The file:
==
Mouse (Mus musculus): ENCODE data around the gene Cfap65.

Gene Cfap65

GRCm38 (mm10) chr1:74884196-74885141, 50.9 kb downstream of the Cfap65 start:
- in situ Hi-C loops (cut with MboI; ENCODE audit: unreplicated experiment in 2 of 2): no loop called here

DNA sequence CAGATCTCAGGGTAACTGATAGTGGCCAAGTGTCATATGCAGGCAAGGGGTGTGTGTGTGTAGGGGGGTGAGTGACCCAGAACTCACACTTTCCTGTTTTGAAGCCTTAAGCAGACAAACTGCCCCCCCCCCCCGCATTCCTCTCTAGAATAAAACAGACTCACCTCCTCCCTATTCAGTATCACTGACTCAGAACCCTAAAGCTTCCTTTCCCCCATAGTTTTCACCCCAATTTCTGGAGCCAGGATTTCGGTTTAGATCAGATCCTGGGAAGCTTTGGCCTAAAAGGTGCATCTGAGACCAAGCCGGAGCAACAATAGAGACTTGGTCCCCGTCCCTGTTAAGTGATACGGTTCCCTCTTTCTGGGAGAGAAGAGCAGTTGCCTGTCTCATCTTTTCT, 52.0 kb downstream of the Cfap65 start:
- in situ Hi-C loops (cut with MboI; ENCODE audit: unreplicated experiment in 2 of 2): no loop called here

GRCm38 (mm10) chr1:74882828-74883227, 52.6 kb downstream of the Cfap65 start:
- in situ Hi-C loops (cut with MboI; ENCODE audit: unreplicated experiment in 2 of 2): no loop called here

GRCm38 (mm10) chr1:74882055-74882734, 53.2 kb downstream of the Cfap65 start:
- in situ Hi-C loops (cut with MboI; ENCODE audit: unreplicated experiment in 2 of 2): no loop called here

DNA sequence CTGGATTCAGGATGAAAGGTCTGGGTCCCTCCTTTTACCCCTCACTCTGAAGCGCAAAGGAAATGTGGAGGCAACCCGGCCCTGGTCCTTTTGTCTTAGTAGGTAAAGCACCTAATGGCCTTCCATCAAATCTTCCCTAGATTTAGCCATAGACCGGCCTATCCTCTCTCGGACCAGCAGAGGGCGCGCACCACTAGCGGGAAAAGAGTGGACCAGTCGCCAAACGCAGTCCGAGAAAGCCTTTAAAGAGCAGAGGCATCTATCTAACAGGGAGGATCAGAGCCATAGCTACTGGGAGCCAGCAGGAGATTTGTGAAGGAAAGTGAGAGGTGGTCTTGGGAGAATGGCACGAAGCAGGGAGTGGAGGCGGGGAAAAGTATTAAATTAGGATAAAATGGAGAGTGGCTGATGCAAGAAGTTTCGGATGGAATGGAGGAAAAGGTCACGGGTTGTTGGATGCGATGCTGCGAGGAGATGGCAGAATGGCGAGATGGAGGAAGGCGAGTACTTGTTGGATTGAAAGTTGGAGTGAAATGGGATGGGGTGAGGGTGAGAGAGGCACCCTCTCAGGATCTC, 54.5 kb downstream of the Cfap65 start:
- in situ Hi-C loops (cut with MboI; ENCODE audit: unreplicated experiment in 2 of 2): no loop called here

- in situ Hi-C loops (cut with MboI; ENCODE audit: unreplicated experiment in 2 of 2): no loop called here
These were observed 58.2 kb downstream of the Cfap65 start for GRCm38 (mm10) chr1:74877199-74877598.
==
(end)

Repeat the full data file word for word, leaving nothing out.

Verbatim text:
Mouse (Mus musculus): ENCODE data around the gene Cfap65.

Gene Cfap65

GRCm38 (mm10) chr1:74884196-74885141, 50.9 kb downstream of the Cfap65 start:
- in situ Hi-C loops (cut with MboI; ENCODE audit: unreplicated experiment in 2 of 2): no loop called here

DNA sequence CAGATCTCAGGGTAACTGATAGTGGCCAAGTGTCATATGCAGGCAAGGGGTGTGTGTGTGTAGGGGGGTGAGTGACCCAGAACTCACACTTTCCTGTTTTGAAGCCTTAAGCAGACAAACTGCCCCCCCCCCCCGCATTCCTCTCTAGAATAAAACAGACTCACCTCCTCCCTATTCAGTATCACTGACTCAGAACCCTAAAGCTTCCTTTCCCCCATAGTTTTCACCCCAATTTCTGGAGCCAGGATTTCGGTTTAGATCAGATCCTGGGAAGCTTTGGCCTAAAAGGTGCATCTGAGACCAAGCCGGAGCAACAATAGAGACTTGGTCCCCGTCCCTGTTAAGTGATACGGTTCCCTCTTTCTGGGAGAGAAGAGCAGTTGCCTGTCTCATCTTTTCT, 52.0 kb downstream of the Cfap65 start:
- in situ Hi-C loops (cut with MboI; ENCODE audit: unreplicated experiment in 2 of 2): no loop called here

GRCm38 (mm10) chr1:74882828-74883227, 52.6 kb downstream of the Cfap65 start:
- in situ Hi-C loops (cut with MboI; ENCODE audit: unreplicated experiment in 2 of 2): no loop called here

GRCm38 (mm10) chr1:74882055-74882734, 53.2 kb downstream of the Cfap65 start:
- in situ Hi-C loops (cut with MboI; ENCODE audit: unreplicated experiment in 2 of 2): no loop called here

DNA sequence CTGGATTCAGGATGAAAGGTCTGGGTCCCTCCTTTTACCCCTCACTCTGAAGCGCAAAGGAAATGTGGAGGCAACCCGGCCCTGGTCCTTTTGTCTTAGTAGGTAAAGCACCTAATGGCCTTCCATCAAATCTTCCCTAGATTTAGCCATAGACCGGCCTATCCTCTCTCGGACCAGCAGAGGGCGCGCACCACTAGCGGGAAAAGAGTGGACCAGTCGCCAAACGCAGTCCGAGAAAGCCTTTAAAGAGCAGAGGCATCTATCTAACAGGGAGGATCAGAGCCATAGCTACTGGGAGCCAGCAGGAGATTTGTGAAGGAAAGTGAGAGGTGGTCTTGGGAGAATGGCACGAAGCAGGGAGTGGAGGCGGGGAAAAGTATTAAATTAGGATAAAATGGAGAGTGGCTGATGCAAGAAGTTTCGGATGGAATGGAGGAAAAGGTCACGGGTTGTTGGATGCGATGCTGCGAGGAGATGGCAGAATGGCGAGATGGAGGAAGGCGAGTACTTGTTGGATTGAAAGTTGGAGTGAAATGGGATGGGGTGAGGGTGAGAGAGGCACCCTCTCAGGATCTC, 54.5 kb downstream of the Cfap65 start:
- in situ Hi-C loops (cut with MboI; ENCODE audit: unreplicated experiment in 2 of 2): no loop called here

- in situ Hi-C loops (cut with MboI; ENCODE audit: unreplicated experiment in 2 of 2): no loop called here
These were observed 58.2 kb downstream of the Cfap65 start for GRCm38 (mm10) chr1:74877199-74877598.